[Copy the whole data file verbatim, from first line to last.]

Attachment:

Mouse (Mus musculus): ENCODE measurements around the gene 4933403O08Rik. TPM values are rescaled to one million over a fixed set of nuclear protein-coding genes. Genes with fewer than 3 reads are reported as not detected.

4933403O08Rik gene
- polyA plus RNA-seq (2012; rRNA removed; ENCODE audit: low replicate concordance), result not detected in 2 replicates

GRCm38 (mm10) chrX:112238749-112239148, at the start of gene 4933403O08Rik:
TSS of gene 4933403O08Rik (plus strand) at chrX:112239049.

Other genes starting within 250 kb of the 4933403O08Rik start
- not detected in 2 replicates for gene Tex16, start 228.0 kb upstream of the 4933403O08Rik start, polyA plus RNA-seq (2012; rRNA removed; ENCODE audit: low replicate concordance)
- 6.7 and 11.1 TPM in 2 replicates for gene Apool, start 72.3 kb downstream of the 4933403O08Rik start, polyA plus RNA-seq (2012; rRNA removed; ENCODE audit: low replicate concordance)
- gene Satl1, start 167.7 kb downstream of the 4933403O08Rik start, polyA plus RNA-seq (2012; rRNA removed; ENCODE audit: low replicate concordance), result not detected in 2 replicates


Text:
Mouse (Mus musculus): ENCODE measurements around the gene 4933403O08Rik. TPM values are rescaled to one million over a fixed set of nuclear protein-coding genes. Genes with fewer than 3 reads are reported as not detected.

4933403O08Rik gene
- polyA plus RNA-seq (2012; rRNA removed; ENCODE audit: low replicate concordance), result not detected in 2 replicates

GRCm38 (mm10) chrX:112238749-112239148, at the start of gene 4933403O08Rik:
TSS of gene 4933403O08Rik (plus strand) at chrX:112239049.

Other genes starting within 250 kb of the 4933403O08Rik start
- not detected in 2 replicates for gene Tex16, start 228.0 kb upstream of the 4933403O08Rik start, polyA plus RNA-seq (2012; rRNA removed; ENCODE audit: low replicate concordance)
- 6.7 and 11.1 TPM in 2 replicates for gene Apool, start 72.3 kb downstream of the 4933403O08Rik start, polyA plus RNA-seq (2012; rRNA removed; ENCODE audit: low replicate concordance)
- gene Satl1, start 167.7 kb downstream of the 4933403O08Rik start, polyA plus RNA-seq (2012; rRNA removed; ENCODE audit: low replicate concordance), result not detected in 2 replicates